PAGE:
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Noiseinduced transport in the AubryAndréHarper model
by Devendra Singh Bhakuni, Talía L. M. Lezama and Yevgeny Bar Lev
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Authors (as registered SciPost users):  Yevgeny Bar Lev · Devendra Singh Bhakuni · Talía L. M. Lezama 
Submission information  

Preprint Link:  scipost_202307_00026v2 (pdf) 
Date submitted:  20231106 19:57 
Submitted by:  Bhakuni, Devendra Singh 
Submitted to:  SciPost Physics 
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Academic field:  Physics 
Specialties: 

Approach:  Theoretical 
Abstract
We study quantum transport in a quasiperiodic AubryAndréHarper (AAH) model induced by the coupling of the system to a Markovian heat bath. We find that coupling the heat bath locally does not affect transport in the delocalized and critical phases, while it induces logarithmic transport in the localized phase. Increasing the number of coupled sites at the central region introduces a transient diffusive regime, which crosses over to logarithmic transport in the localized phase and in the delocalized regime to ballistic transport. On the other hand, when the heat bath is coupled to equally spaced sites of the system, we observe a crossover from ballistic and logarithmic transport to diffusion in the delocalized and localized regimes, respectively. We propose a classical master equation, which in the localized phase, captures our numerical observations for both coupling configurations on a qualitative level and for some parameters, even on a quantitative level. Using the classical picture, we show that the crossover to diffusion occurs at a time that increases exponentially with the spacing between the coupled sites, and the resulting diffusion constant decreases exponentially with the spacing.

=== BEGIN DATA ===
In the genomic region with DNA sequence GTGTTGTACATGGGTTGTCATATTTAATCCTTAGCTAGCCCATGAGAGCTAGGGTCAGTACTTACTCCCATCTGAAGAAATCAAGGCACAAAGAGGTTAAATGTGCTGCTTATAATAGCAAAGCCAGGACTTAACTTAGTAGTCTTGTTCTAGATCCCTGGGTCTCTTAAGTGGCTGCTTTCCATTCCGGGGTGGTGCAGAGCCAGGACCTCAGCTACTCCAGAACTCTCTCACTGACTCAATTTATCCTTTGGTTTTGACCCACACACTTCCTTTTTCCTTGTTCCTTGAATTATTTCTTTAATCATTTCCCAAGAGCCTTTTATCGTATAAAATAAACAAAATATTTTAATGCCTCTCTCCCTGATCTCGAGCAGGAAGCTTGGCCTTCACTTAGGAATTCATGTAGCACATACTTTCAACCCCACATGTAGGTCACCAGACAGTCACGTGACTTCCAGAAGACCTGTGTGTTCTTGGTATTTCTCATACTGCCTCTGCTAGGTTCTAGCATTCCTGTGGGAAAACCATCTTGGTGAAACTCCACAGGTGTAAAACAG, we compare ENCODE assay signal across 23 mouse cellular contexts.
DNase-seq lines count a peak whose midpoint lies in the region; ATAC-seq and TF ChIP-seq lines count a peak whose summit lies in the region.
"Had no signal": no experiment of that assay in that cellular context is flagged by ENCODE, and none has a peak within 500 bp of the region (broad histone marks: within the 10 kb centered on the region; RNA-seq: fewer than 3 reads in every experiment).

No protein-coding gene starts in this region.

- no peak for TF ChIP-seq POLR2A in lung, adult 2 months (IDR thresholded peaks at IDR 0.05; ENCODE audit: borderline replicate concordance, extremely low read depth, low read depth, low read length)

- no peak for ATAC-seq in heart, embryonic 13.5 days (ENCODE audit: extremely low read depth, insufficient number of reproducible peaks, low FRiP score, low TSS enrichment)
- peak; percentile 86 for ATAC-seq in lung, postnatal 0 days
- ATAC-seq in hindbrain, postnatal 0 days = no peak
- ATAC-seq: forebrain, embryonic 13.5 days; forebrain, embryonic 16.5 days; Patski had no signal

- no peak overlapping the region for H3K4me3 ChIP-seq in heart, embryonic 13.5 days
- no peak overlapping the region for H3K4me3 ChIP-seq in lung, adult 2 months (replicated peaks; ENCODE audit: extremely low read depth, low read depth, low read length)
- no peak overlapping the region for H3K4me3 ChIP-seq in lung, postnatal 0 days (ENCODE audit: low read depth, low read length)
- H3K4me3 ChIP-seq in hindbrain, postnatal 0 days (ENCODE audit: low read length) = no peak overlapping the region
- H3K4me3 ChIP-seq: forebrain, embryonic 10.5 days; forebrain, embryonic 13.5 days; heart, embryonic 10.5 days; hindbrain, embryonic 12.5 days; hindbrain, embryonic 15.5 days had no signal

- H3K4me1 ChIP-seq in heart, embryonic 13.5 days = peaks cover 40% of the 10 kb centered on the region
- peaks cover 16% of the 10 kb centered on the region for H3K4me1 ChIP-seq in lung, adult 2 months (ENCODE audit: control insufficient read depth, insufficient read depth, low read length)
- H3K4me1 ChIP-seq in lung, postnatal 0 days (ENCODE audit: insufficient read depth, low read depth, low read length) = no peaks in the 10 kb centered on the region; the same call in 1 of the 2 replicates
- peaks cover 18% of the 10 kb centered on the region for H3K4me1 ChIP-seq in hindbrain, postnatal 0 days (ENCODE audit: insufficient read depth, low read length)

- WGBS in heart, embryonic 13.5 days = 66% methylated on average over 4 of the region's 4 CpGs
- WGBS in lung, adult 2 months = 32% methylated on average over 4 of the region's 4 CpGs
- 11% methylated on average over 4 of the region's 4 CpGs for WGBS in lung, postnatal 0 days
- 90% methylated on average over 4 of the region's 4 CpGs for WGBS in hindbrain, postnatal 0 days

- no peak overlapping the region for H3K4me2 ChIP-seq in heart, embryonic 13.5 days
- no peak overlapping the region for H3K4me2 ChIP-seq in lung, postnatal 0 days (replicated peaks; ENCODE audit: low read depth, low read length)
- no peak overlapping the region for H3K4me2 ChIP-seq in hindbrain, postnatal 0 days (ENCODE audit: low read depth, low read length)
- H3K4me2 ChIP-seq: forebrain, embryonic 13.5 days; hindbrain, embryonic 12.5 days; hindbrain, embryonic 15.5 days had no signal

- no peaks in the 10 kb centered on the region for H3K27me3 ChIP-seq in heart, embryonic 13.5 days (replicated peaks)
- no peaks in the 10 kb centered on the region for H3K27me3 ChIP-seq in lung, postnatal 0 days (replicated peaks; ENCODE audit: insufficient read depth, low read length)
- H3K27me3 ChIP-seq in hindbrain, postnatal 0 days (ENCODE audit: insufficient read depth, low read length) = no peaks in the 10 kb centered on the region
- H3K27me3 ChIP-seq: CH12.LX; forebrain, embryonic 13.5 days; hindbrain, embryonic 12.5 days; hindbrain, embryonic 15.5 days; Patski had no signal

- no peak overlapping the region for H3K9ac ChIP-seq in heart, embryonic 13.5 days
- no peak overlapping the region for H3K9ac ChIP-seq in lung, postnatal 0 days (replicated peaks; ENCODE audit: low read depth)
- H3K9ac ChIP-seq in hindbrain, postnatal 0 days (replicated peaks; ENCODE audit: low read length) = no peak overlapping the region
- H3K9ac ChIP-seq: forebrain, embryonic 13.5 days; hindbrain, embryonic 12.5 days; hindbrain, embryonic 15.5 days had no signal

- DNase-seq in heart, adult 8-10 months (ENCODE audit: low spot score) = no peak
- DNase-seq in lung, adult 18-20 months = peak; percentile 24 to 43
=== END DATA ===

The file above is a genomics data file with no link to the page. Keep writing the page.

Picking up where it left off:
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Reports on this Submission
Report #2 by Anonymous (Referee 4) on 20231112 (Invited Report)
 Cite as: Anonymous, Report on arXiv:scipost_202307_00026v2, delivered 20231112, doi: 10.21468/SciPost.Report.8096
Report
The Authors have improved the Introduction and provided a more clear motivation for their study. I still find the choice of bath coupling schemes rather artificial and therefore of narrow interest.
The results on entanglement entropy could have been expanded, instead the Authors decided to move them to the Appendix.
More importantly, I am still not fully satisfied with the Authors discussion of their theoretical approach: the single particle propagator above Eq. (7) is not defined. How are they solving the dynamics?What is the filling of the system? In section II they mention N particles in L sites, but I could not find the value of N. Are the Authors considering the one particle sector, N=1?
Finally, it is not obvious to me that in presence of a nonuniform bath coupling (for example scheme a) the stationary state is infinite temperature, as the Authors assume in this work. I could imagine some interesting crossover with \ell (the size of the region coupled to the bath), where the rest of the system act as another bath leading to a nonequilibrium steady state, with effective temperature ultimately going to infinity with \ell? The Authors should at least comment on this point.
Based on these comments I conclude the paper does not meet the criteria for SciPost Physics. If the Authors address the points above (clarification of their method and of the validity of the infinite temperature state) the manuscript can be accepted in SciPost Physics Core.
Report #1 by Anonymous (Referee 3) on 2023118 (Invited Report)
 Cite as: Anonymous, Report on arXiv:scipost_202307_00026v2, delivered 20231108, doi: 10.21468/SciPost.Report.8076
Report
Yes, the authors have made appropriate improvements. Except: